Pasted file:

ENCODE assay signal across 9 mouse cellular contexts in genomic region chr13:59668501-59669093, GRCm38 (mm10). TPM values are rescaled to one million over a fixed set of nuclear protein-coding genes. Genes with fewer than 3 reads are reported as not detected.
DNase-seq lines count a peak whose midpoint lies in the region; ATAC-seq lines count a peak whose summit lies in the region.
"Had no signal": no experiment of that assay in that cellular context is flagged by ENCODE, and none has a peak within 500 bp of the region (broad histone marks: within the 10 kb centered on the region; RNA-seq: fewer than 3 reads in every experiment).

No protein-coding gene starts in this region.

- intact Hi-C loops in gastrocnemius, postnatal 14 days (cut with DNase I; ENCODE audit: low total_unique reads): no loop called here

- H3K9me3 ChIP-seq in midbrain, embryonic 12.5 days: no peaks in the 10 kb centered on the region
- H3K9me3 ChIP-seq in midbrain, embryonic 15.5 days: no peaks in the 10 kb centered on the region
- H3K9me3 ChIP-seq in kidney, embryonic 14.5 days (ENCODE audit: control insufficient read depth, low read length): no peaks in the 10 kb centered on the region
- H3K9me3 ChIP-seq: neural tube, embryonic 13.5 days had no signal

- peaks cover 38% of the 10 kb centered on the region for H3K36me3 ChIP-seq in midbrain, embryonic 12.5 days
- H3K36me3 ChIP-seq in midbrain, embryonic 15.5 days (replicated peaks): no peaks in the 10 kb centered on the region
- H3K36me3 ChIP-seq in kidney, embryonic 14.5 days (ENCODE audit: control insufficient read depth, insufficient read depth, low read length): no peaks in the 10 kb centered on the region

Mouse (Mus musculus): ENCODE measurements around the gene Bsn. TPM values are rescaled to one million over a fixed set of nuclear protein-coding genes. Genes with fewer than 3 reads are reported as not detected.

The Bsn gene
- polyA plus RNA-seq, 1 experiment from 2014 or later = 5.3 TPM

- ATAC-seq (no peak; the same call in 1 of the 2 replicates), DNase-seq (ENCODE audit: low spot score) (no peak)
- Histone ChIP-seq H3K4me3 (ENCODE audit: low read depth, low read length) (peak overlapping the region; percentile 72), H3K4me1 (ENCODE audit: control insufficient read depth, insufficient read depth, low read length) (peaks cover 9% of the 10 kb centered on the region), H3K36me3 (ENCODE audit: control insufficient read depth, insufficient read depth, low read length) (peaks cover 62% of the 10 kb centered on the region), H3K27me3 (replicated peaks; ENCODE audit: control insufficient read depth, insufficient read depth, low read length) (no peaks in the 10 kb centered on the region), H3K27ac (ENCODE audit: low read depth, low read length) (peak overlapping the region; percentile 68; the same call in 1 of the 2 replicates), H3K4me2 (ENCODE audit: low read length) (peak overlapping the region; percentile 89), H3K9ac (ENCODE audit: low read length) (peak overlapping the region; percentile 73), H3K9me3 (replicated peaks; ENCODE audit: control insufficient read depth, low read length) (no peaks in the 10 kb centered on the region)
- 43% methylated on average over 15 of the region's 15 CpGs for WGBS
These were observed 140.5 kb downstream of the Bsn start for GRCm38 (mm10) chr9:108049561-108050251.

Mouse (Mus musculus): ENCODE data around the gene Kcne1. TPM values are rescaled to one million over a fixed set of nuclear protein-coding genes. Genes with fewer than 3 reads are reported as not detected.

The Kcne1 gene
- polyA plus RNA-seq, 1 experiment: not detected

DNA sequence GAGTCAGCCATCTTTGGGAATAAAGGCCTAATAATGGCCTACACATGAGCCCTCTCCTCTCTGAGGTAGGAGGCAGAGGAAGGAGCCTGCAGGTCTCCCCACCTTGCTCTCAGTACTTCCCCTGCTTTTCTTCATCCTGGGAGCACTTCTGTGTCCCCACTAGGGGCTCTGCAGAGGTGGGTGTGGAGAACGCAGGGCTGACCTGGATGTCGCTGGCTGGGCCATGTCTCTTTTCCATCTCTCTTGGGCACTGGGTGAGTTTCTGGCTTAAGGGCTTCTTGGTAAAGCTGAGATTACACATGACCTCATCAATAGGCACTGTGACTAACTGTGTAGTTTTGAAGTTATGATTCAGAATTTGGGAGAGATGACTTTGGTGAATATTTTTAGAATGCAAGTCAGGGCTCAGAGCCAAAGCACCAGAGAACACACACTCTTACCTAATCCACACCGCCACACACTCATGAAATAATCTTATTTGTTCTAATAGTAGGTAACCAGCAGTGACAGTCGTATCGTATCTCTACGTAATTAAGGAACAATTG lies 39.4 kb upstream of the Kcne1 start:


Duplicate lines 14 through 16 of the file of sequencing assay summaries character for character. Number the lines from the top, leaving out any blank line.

The Bsn gene
- polyA plus RNA-seq, 1 experiment from 2014 or later = 5.3 TPM

- ATAC-seq (no peak; the same call in 1 of the 2 replicates), DNase-seq (ENCODE audit: low spot score) (no peak)